GDPR: Are You Ready?

Posted On: 09 Apr 2018

As we fast approach the May 25th deadline for GDPR implementation.  Our Head of Risk & Compliance, Patrick McCarrick takes time out of his busy schedule to share his insights regarding the key principles of GDPR and what they mean for financial services businesses.

Having worked within a variety of regulated financial services businesses over the past 25 years there has always been an emphasis on gathering a wide range of personal information on new and existing clients alike. The purpose of which was to enable a business to identify and meet the ongoing, and developing, needs of clients, whilst at the same time fulfilling the increasingly complex compliance obligations and regulatory requirements particularly those related to Anti-Money Laundering (AML) and Terrorist Financing prevention.  In more recent times these have expanded to now include, Taxation related legislation such as the Foreign Account Tax Compliance Act (“FATCA”) and the Common Reporting Standard (“CRS”).

Evolution not Revolution’

I think that it is fair to say that for most financial services firms, such as Knox House Trust (“KHT”), the introduction of the General Data Protection Regulation (“GDPR”) is more of an evolution than a revolution.  As a regulated business we have always taken our Data Protection (“DP”) and Data Security obligations seriously.  So the introduction of GDPR is being viewed as an opportunity for review and refinement rather than an obstacle to overcome.

It is with these thoughts in mind that I was asked to outline what the business needs to do to ensure we are ready for the GDPR’s 25 May 2018 implementation date.  Article 5 of the GDPR contains 7 overarching Principles which have helped us to focus our thoughts and identify what they key incoming changes of GDPR actually are and how they will impact financial services businesses such as KHT.

Principle 1:  Lawfulness, Fairness and Transparency.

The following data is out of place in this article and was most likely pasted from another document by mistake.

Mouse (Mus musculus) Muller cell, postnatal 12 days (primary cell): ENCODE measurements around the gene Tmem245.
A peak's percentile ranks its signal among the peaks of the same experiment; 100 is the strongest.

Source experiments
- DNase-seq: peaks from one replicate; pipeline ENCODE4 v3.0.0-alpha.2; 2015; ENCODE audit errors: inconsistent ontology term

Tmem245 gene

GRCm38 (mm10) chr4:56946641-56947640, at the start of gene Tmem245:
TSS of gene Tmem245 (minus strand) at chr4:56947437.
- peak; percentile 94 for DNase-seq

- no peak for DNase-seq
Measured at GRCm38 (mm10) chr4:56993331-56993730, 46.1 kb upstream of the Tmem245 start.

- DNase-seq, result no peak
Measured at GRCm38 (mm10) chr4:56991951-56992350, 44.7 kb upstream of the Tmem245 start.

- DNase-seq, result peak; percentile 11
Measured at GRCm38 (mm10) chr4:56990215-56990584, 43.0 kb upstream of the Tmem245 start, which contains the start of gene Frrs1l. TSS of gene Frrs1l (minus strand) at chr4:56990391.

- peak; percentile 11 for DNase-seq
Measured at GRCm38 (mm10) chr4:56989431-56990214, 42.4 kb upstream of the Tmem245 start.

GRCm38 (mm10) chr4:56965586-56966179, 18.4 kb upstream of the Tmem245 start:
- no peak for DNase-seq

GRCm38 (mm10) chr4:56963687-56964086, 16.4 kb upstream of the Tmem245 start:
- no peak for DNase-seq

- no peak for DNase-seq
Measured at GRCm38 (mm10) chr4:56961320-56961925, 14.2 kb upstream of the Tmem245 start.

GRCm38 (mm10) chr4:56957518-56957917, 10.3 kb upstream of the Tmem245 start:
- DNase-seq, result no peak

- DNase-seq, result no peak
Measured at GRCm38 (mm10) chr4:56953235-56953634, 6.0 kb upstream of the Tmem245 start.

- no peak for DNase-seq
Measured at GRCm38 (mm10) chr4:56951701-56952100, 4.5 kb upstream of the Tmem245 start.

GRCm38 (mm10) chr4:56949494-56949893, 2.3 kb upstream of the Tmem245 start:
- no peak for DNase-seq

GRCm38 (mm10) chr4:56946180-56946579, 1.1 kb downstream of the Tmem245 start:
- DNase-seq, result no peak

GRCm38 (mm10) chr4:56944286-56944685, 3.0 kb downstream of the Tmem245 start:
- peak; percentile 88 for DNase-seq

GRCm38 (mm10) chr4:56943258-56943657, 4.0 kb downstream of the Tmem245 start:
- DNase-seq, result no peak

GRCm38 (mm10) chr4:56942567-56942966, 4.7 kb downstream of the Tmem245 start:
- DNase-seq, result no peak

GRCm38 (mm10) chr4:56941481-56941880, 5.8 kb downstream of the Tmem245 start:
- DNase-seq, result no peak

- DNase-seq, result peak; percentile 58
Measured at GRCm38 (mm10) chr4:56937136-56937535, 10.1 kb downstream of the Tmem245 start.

This principle emphasizes transparency for all data subjects and data collection from clients.  It states that a business must be clear as to why that data is being collected and how the data will be used. A business must also be willing to provide details surrounding the data processing when requested by the data subject. For example, if a data subject asks who the data protection officer is at KHT or what data the organization has about them we are obliged to make this information available to them, free of charge, as soon as possible.

Principle 2:  Purpose Limitation

This principle relates to the need by a business to have a lawful and legitimate purpose for processing the information and data in the first place. In short, this principle makes it clear that we shouldn’t collect any piece of data that doesn’t have a specific purpose, or is, incompatible with the purpose we collect it for. For example, KHT are not permitted to use data, such as e-mail addresses, from our client database to market the products and services of other entities within the Knox group of companies.

Principle 3:  Data Minimization

This principle requires a business to ensure the data they capture is adequate, relevant and limited. In essence, we (KHT) must only store the minimum amount of data required for a specific purpose.

Principle 4:  Accuracy

Here the principle relates to the need for a business to ensure information remains accurate, valid and fit for purpose. To comply with this principle, KHT must have processes and policies in place to address how we maintain the data we are processing and storing.

Principle 5:  Storage Limitation

This principle discourages the unnecessary retention of client data by a business.  For example, once KHT no longer has a lawful purpose to hold client data it should prevent replication/processing and take steps to ensure that it is destroyed in due course. This principle also limits how client data can be stored and moved, how long client data can be stored for, and requires us to have processes in place to prevent, identify, address and report data breaches (should they occur).

Principle 6:  Integrity and Confidentiality

This principle seeks to protect the integrity and privacy of data by making sure all data is secure. In practice, this requires KHT to implement security measures that are proportionate to risks and rights of individual data subjects.

Principle 7:  Accountability

The need to be able to demonstrate to various governing bodies that a business has taken the necessary steps comparable to the risk the business and their clients face. Therefore in order to comply, KHT must ensure that every step within our GDPR framework is fit for purpose, auditable and can be evidenced quickly and efficiently.


Whilst some businesses may not be welcoming the incoming legislation, one thing is certain, failure to comply will be a costly option.  As a business that already places great importance on their DP and Data Security obligations, we have treated GDPR as an opportunity to provide greater peace of mind for our clients through a review and refinement process to make changes and improvements where required to do so.  Evolution not revolution!

Next Steps

If you are still struggling to decipher the new legislation to ensure compliance before the May deadline, help may be at hand.  Our experienced compliance team can assist with the completion of GDPR risk assessments, policy and procedure reviews and ongoing compliance monitoring.

Please do not hesitate to contact me directly if you would like to learn more.